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threatpost.com: Google Provides Detailed Analysis of GitHub Attack Traffic

threatpost.com: Google Provides Detailed Analysis of GitHub Attack Traffic

The high-profile DDoS attack against GitHub that went on for several days last month was the end result of an operation that included several phases and extensive testing and optimization by the attackers. Researchers at Google analyzed the attack traffic over several weeks and found that the attackers used both Javascript replacement and HTML injections.

It wasn’t until March 26 that the attackers actually began targeting two separate resources on GitHub, one of which housed content from GreatFire.org, a censorship monitoring organization in China. The other resource was Chinese language content from the New York Times. The attack on those resources lasted until April 7 and Provos said that the attack wouldn’t have been possible if all of the Web’s links were encrypted.

“Had the entire web already moved to encrypted traffic via TLS, such an injection attack would not have been possible. This provides further motivation for transitioning the web to encrypted and integrity-protected communication,” Provos said.

erratasec.com: Pin-pointing China’s attack against GitHub

erratasec.com: Pin-pointing China’s attack against GitHub

For the past week, the website “GitHub” has been under attack by China. In this post, I pin-point where the attack is coming from by doing an http-traceroute.

GitHub is a key infrastructure website for the Internet, being the largest host of open-source projects, most famously Linux. (I host my code there). It’s also a popular blogging platform.

Among the zillions of projects are https://github.com/greatfire and https://github.com/cn-nytimes. These are mirrors (copies) of the websites http://greatfire.com and http://cn.nytimes.com. GreatFire provides tools for circumventing China’s Internet censorship, the NYTimes contains news stories China wants censored.

China blocks the offending websites, but it cannot easily block the GitHub mirrors. It’s choices are either to block or allow everything on GitHub. Since GitHub is key infrastructure for open-source, blocking GitHub is not really a viable option.

The way the attack worked is that some man-in-the-middle device intercepted web requests coming into China from elsewhere in the world, and then replaced the content with JavaScript code that would attack GitHub. Specifically, they intercepted requests to Baidu’s analytics. The search-engine Baidu is the Google of China, and it runs analytics software like Google in order to track advertising. Everyone outside China visiting internal pages would then run this JavaScript to attack GitHub. Since the attack appears to be coming “from everywhere”, it’s impractical for GitHub to block the attack.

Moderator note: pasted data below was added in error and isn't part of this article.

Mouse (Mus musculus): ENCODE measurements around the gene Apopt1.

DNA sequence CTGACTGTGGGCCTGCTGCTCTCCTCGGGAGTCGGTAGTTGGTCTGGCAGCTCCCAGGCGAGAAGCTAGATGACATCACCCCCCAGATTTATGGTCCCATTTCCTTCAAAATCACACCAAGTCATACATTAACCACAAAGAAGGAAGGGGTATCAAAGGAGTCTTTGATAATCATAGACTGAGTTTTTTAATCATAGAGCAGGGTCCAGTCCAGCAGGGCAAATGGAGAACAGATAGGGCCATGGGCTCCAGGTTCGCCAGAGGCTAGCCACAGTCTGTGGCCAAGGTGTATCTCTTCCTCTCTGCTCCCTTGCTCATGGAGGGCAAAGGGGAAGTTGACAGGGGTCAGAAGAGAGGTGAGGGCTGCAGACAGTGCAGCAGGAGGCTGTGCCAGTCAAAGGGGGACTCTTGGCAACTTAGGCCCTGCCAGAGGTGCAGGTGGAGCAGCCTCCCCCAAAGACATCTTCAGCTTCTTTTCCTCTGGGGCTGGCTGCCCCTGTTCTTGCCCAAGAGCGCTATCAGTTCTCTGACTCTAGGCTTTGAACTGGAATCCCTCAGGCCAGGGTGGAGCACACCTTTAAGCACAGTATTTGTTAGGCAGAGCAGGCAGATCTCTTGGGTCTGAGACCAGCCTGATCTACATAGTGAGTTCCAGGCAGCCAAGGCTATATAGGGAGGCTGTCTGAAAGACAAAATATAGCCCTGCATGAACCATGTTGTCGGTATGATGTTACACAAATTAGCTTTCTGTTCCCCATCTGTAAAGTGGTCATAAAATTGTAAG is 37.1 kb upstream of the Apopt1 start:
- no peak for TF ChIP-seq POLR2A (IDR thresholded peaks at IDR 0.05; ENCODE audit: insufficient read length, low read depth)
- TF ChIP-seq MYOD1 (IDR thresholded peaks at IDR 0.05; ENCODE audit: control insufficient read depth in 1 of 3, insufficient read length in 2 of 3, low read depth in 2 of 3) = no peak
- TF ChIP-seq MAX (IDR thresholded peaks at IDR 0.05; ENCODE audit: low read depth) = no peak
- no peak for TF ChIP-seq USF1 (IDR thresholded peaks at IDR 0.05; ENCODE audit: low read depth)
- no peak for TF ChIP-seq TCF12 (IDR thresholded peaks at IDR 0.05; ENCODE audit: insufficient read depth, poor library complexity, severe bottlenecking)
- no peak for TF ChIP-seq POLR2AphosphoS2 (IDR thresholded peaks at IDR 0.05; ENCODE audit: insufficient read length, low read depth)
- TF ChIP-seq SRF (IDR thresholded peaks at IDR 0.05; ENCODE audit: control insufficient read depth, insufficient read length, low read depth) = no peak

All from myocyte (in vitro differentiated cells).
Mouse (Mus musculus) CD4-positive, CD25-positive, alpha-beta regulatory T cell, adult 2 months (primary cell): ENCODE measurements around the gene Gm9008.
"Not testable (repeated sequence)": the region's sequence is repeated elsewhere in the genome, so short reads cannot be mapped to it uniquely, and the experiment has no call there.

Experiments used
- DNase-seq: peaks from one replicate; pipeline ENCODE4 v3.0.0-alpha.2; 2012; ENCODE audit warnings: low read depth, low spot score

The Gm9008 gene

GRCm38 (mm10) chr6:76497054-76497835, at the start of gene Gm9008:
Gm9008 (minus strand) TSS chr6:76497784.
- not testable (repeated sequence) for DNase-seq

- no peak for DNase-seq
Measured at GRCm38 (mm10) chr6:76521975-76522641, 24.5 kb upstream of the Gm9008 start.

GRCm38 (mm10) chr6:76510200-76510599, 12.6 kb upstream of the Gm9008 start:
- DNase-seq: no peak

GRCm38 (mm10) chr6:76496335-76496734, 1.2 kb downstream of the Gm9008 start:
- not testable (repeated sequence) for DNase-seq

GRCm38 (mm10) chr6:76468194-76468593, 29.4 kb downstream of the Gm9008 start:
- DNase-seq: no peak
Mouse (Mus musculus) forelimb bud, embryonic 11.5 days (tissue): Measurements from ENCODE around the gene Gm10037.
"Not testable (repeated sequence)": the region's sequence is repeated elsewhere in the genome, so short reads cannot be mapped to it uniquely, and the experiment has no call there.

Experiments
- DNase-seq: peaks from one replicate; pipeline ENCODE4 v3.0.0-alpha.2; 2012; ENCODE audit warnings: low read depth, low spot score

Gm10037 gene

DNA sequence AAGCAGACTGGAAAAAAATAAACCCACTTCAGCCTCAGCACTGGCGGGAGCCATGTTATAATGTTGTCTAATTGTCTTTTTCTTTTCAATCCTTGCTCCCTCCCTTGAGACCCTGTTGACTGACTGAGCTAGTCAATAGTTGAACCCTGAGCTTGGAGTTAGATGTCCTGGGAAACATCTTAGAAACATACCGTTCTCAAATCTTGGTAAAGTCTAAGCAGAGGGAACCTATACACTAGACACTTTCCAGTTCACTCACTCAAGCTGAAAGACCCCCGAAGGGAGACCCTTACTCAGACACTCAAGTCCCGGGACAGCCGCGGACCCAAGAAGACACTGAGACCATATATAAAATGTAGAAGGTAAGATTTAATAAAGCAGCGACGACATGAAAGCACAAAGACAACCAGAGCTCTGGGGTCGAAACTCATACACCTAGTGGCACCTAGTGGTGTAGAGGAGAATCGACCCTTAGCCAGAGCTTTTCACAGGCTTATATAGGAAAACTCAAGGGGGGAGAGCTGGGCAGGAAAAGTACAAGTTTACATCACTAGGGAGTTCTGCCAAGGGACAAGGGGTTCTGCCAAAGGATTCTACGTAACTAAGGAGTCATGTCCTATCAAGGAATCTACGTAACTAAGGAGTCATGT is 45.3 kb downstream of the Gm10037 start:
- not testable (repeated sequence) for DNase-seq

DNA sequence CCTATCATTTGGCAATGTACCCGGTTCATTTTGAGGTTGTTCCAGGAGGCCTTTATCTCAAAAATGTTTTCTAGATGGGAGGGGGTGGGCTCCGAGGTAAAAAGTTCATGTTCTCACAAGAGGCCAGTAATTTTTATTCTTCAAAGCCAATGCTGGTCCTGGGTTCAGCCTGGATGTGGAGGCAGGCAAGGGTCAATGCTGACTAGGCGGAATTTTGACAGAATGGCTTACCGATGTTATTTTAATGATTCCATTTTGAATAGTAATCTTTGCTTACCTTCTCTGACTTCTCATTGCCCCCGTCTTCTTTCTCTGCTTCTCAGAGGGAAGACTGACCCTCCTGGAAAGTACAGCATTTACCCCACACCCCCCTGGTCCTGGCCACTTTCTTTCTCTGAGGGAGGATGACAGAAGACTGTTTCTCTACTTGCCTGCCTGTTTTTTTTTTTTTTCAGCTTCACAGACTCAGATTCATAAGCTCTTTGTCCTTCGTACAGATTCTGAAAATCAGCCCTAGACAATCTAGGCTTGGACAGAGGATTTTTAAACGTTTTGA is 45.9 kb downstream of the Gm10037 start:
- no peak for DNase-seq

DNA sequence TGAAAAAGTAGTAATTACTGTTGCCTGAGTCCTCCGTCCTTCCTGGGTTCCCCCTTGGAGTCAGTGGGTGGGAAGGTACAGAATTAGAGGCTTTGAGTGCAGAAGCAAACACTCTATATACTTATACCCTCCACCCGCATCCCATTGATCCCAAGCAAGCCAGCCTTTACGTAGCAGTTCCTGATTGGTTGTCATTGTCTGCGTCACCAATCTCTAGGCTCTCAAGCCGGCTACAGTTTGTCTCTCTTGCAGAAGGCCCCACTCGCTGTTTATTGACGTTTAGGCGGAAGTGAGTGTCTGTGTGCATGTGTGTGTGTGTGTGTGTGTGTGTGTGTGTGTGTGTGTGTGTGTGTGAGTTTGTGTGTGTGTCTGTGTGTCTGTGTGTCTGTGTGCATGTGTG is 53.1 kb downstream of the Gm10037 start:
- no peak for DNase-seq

Using my custom http-traceroute, I’ve proven that the man-in-the-middle machine attacking GitHub is located on or near the Great Firewall of China. While many explanations are possible, such as hackers breaking into these machines, the overwhelmingly most likely suspect for the source of the GitHub attacks is the Chinese government.

This is important evidence for our government. It’ll be interesting to see how they respond to these attacks — attacks by a nation state against key United States Internet infrastructure.

electricbike.com: E-Bike Hub Motor Factory in China

electricbike.com: E-Bike Hub Motor Factory in China

Most large hub motors that come out of China are based on the 9-Continents motor (or 9C). This is the most common direct drive hub motor on the market. Currently there are hundreds of Chinese factories churning out whats called “9C clones”. In China there is pretty much no respect for copyright law and once a design has proven itself to work well, it is replicated in bulk. The 9C clone is what the faster e-bike kits consist of, and is actually the same design that the new Crystalyte (read review) was based on. For a detailed explanation of what a 9C motor is made up, read our detailed story on the 9C motor.

9C hub motor clones come in all shapes and sizes. A customer who is making a large enough order can specify the diameter of the motor, the width of the magnets, the thickness of the copper wiring, and the thickness of the wires going into the motors. It’s amazing to see piles of hub motors which I know will bring many hours of joy to whoever owns one. It gets me juiced up and excited to think of all these delicious motors mounted to bicycles of all shapes and sizes all over the world.